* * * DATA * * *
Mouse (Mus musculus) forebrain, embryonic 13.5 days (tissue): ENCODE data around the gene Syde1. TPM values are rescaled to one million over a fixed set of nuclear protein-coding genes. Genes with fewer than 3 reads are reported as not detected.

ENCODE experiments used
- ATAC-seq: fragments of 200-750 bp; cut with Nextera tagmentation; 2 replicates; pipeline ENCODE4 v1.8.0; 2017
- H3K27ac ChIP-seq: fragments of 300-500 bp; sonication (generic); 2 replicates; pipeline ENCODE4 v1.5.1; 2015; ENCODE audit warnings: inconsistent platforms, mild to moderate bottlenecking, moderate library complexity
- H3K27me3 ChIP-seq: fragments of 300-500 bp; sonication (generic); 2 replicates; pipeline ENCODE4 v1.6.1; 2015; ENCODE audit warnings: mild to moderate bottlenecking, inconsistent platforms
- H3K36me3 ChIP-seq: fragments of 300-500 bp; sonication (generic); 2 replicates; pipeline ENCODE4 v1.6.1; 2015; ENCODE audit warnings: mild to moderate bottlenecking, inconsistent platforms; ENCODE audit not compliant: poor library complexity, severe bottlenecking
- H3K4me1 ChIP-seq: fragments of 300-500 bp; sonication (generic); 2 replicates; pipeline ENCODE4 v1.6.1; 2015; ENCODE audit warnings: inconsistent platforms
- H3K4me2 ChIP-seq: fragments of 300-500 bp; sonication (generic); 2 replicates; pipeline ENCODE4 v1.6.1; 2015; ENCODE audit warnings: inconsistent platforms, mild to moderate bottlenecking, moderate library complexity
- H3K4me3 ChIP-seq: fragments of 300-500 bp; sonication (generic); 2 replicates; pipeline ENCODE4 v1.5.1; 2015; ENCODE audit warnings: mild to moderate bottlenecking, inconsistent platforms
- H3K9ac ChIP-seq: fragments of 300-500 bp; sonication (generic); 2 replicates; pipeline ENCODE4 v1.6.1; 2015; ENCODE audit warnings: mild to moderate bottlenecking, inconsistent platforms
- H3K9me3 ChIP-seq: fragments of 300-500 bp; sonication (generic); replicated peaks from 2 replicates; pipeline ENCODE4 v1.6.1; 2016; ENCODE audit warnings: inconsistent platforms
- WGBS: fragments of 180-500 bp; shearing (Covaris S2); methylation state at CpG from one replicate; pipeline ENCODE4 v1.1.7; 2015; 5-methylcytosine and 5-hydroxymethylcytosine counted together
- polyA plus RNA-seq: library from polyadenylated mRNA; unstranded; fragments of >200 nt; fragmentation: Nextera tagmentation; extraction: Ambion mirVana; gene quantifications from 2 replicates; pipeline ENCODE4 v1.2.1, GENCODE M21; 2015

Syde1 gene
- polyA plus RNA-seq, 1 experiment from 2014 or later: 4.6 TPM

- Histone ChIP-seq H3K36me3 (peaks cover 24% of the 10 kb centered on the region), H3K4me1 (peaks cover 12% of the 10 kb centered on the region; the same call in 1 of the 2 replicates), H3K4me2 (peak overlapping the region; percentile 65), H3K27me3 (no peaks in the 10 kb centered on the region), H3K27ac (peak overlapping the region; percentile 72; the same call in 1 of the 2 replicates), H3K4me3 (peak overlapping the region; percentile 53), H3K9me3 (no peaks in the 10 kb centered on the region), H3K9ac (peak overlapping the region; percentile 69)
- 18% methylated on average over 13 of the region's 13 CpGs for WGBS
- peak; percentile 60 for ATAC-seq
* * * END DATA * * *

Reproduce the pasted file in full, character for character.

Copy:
Mouse (Mus musculus) forebrain, embryonic 13.5 days (tissue): ENCODE data around the gene Syde1. TPM values are rescaled to one million over a fixed set of nuclear protein-coding genes. Genes with fewer than 3 reads are reported as not detected.

ENCODE experiments used
- ATAC-seq: fragments of 200-750 bp; cut with Nextera tagmentation; 2 replicates; pipeline ENCODE4 v1.8.0; 2017
- H3K27ac ChIP-seq: fragments of 300-500 bp; sonication (generic); 2 replicates; pipeline ENCODE4 v1.5.1; 2015; ENCODE audit warnings: inconsistent platforms, mild to moderate bottlenecking, moderate library complexity
- H3K27me3 ChIP-seq: fragments of 300-500 bp; sonication (generic); 2 replicates; pipeline ENCODE4 v1.6.1; 2015; ENCODE audit warnings: mild to moderate bottlenecking, inconsistent platforms
- H3K36me3 ChIP-seq: fragments of 300-500 bp; sonication (generic); 2 replicates; pipeline ENCODE4 v1.6.1; 2015; ENCODE audit warnings: mild to moderate bottlenecking, inconsistent platforms; ENCODE audit not compliant: poor library complexity, severe bottlenecking
- H3K4me1 ChIP-seq: fragments of 300-500 bp; sonication (generic); 2 replicates; pipeline ENCODE4 v1.6.1; 2015; ENCODE audit warnings: inconsistent platforms
- H3K4me2 ChIP-seq: fragments of 300-500 bp; sonication (generic); 2 replicates; pipeline ENCODE4 v1.6.1; 2015; ENCODE audit warnings: inconsistent platforms, mild to moderate bottlenecking, moderate library complexity
- H3K4me3 ChIP-seq: fragments of 300-500 bp; sonication (generic); 2 replicates; pipeline ENCODE4 v1.5.1; 2015; ENCODE audit warnings: mild to moderate bottlenecking, inconsistent platforms
- H3K9ac ChIP-seq: fragments of 300-500 bp; sonication (generic); 2 replicates; pipeline ENCODE4 v1.6.1; 2015; ENCODE audit warnings: mild to moderate bottlenecking, inconsistent platforms
- H3K9me3 ChIP-seq: fragments of 300-500 bp; sonication (generic); replicated peaks from 2 replicates; pipeline ENCODE4 v1.6.1; 2016; ENCODE audit warnings: inconsistent platforms
- WGBS: fragments of 180-500 bp; shearing (Covaris S2); methylation state at CpG from one replicate; pipeline ENCODE4 v1.1.7; 2015; 5-methylcytosine and 5-hydroxymethylcytosine counted together
- polyA plus RNA-seq: library from polyadenylated mRNA; unstranded; fragments of >200 nt; fragmentation: Nextera tagmentation; extraction: Ambion mirVana; gene quantifications from 2 replicates; pipeline ENCODE4 v1.2.1, GENCODE M21; 2015

Syde1 gene
- polyA plus RNA-seq, 1 experiment from 2014 or later: 4.6 TPM

- Histone ChIP-seq H3K36me3 (peaks cover 24% of the 10 kb centered on the region), H3K4me1 (peaks cover 12% of the 10 kb centered on the region; the same call in 1 of the 2 replicates), H3K4me2 (peak overlapping the region; percentile 65), H3K27me3 (no peaks in the 10 kb centered on the region), H3K27ac (peak overlapping the region; percentile 72; the same call in 1 of the 2 replicates), H3K4me3 (peak overlapping the region; percentile 53), H3K9me3 (no peaks in the 10 kb centered on the region), H3K9ac (peak overlapping the region; percentile 69)
- 18% methylated on average over 13 of the region's 13 CpGs for WGBS
- peak; percentile 60 for ATAC-seq